(a) Military Option: Teach a Lesson Style Operation. Rather than attempting a permanent military conquest, a more viable option would be for Iran to launch a massive military thrust aimed at Herat to inflict heavy casualties on the Taliban and its Pakistani contingents and later reintroduce Gen Ismail's pro-Iranian Mujahideen in this area and withdraw. It could also serve to take off the military pressure from Mazar-e-Sharif and the Tajiks.
(b) Proxy Option. The other option would be to fight a proxy war with the Taliban using the 2,000 or so Herati troops of Gen Ismail who was earlier ousted from this region. This may not prove a very successful option militarily. Hence, it is far more likely that the stage for the reintroduction of the Iranian backed Afghan factions could be set by a regular military offensive by Iran to give a body blow to the Taliban. The prime objective of the Iranians would be the capture of Herat and the opening of a corridor to Bamiyan via the Harirud River Valley in the Shia majority Hazarajat area. It is, therefore, obvious that the ill advised Afghan venture may become a serious quagmire for the Pakistanis if they fail to learn the lessons of Afghan history. The reverse contagion of rabid fundamentalism may already be coming home to roost. Recently, Premier Nawaz Sharif announced his plan for the full Islamisation (Talibanisation?) of Pakistan. The US missile strikes have caused a fundamentalist backlash in Pakistan. Pakistan is setting itself up as the fountainhead of a new transnational jihad ideology that has scant respect for international borders and national sovereignty. It has succeeded in destroying the nation state of Afghanistan and sending it back to the Middle Ages. This new internationalist mindset is dangerous and could have grave security implications for Central as well as South Asia. The ripple effects of the Afghan vortex are bound to reach across to the Central Asian heartland and to the Indian subcontinent.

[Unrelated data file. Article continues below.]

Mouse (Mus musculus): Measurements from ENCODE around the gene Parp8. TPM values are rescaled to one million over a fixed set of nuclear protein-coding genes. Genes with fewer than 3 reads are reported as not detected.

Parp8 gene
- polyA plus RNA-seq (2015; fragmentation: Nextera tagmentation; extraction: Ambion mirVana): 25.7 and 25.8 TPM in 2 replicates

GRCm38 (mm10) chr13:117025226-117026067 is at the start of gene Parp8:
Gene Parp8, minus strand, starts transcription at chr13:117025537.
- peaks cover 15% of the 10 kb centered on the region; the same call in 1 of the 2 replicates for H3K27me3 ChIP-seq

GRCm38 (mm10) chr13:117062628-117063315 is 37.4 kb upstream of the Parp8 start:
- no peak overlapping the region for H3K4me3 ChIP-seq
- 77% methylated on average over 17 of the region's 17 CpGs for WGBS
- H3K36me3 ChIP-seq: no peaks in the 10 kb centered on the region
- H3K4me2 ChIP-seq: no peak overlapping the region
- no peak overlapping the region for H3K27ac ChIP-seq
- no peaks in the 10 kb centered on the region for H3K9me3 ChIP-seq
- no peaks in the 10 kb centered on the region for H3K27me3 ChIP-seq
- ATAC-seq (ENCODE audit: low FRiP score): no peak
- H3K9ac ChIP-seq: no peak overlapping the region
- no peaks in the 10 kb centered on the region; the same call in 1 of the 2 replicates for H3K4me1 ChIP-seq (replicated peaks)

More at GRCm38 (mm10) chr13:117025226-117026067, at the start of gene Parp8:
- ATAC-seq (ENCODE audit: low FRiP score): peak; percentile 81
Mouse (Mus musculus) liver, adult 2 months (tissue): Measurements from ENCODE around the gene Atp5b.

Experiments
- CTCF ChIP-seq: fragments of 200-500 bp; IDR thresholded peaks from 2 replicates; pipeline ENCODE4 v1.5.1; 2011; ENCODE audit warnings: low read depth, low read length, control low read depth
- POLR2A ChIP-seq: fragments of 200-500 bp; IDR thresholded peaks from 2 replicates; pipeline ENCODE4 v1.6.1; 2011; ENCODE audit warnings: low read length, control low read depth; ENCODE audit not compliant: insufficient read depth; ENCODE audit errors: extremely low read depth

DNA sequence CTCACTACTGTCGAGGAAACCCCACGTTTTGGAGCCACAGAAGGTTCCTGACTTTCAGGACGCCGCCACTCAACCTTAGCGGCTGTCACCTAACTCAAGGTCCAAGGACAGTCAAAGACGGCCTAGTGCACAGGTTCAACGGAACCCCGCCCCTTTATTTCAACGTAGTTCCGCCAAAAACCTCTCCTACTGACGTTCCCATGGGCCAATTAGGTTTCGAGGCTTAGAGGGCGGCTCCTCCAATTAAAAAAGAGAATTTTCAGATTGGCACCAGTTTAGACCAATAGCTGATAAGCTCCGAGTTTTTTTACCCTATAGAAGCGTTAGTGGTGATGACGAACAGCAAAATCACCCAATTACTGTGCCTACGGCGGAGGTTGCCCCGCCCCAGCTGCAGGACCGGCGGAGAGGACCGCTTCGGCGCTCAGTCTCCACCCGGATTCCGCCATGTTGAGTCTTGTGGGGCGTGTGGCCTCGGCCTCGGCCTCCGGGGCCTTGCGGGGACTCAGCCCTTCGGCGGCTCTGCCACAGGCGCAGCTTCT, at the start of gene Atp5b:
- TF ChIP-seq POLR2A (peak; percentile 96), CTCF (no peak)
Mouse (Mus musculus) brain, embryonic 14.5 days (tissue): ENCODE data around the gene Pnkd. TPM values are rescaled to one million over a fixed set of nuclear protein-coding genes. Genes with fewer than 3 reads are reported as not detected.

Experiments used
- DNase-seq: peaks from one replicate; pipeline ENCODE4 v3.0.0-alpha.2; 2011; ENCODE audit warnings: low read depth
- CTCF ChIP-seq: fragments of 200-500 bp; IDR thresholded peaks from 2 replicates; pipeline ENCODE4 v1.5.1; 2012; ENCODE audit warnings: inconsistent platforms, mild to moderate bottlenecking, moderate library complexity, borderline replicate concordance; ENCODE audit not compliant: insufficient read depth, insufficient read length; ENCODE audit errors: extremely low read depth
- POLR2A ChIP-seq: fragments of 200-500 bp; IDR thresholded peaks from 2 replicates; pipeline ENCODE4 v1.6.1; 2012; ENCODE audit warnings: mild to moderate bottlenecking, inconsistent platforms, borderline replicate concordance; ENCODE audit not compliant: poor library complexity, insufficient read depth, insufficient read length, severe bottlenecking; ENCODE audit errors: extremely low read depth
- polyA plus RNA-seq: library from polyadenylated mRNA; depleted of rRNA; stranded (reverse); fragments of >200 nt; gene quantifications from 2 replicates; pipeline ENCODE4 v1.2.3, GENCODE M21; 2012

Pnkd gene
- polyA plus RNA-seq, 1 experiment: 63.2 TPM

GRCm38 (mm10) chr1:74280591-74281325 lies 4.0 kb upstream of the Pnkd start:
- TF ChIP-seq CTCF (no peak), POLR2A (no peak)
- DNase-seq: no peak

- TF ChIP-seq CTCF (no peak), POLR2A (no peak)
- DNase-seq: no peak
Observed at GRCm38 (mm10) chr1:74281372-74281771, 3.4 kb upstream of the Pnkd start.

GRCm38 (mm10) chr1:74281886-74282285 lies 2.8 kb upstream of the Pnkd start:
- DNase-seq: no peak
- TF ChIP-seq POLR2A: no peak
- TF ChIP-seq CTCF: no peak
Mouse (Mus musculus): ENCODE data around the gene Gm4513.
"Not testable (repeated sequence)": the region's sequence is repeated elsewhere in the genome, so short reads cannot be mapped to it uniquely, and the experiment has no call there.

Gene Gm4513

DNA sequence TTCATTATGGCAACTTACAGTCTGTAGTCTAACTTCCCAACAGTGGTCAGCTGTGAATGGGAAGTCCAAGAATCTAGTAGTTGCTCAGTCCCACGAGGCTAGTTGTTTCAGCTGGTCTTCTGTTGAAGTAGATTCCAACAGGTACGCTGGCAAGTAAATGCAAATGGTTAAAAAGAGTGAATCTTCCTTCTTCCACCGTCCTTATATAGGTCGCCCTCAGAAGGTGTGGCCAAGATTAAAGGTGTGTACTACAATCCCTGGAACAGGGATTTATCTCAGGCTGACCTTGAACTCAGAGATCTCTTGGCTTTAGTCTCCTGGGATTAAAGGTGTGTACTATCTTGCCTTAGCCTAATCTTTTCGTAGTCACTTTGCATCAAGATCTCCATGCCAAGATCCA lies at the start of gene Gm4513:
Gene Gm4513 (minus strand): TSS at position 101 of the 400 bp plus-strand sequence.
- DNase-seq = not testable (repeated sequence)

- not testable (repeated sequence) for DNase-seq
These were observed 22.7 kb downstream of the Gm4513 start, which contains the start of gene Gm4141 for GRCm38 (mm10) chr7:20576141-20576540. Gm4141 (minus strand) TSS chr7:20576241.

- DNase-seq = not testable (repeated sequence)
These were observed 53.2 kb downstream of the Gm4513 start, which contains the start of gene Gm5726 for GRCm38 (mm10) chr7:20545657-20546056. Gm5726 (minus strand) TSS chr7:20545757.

The Osama Bin Laden Factor: The Paradox of American Policy